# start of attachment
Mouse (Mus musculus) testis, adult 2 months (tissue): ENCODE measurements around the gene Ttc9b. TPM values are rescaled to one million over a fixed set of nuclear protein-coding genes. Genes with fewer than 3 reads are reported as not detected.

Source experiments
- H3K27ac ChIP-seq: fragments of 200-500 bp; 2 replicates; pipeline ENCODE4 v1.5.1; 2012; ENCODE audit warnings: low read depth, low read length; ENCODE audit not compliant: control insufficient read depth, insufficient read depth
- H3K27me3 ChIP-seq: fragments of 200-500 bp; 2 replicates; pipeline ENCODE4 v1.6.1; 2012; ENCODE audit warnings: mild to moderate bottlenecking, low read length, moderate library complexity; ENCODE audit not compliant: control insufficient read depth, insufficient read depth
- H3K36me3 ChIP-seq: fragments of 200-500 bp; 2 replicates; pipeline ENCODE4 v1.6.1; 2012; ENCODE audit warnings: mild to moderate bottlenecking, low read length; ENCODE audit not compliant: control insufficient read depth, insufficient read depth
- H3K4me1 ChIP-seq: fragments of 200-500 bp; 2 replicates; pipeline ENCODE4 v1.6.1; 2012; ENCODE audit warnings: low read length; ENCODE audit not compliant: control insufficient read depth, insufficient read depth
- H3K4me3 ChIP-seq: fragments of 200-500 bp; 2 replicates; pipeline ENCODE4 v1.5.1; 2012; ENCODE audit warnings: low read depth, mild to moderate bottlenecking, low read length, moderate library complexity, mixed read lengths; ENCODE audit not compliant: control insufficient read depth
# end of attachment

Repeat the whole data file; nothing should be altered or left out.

Mouse (Mus musculus) testis, adult 2 months (tissue): ENCODE measurements around the gene Ttc9b. TPM values are rescaled to one million over a fixed set of nuclear protein-coding genes. Genes with fewer than 3 reads are reported as not detected.

Source experiments
- H3K27ac ChIP-seq: fragments of 200-500 bp; 2 replicates; pipeline ENCODE4 v1.5.1; 2012; ENCODE audit warnings: low read depth, low read length; ENCODE audit not compliant: control insufficient read depth, insufficient read depth
- H3K27me3 ChIP-seq: fragments of 200-500 bp; 2 replicates; pipeline ENCODE4 v1.6.1; 2012; ENCODE audit warnings: mild to moderate bottlenecking, low read length, moderate library complexity; ENCODE audit not compliant: control insufficient read depth, insufficient read depth
- H3K36me3 ChIP-seq: fragments of 200-500 bp; 2 replicates; pipeline ENCODE4 v1.6.1; 2012; ENCODE audit warnings: mild to moderate bottlenecking, low read length; ENCODE audit not compliant: control insufficient read depth, insufficient read depth
- H3K4me1 ChIP-seq: fragments of 200-500 bp; 2 replicates; pipeline ENCODE4 v1.6.1; 2012; ENCODE audit warnings: low read length; ENCODE audit not compliant: control insufficient read depth, insufficient read depth
- H3K4me3 ChIP-seq: fragments of 200-500 bp; 2 replicates; pipeline ENCODE4 v1.5.1; 2012; ENCODE audit warnings: low read depth, mild to moderate bottlenecking, low read length, moderate library complexity, mixed read lengths; ENCODE audit not compliant: control insufficient read depth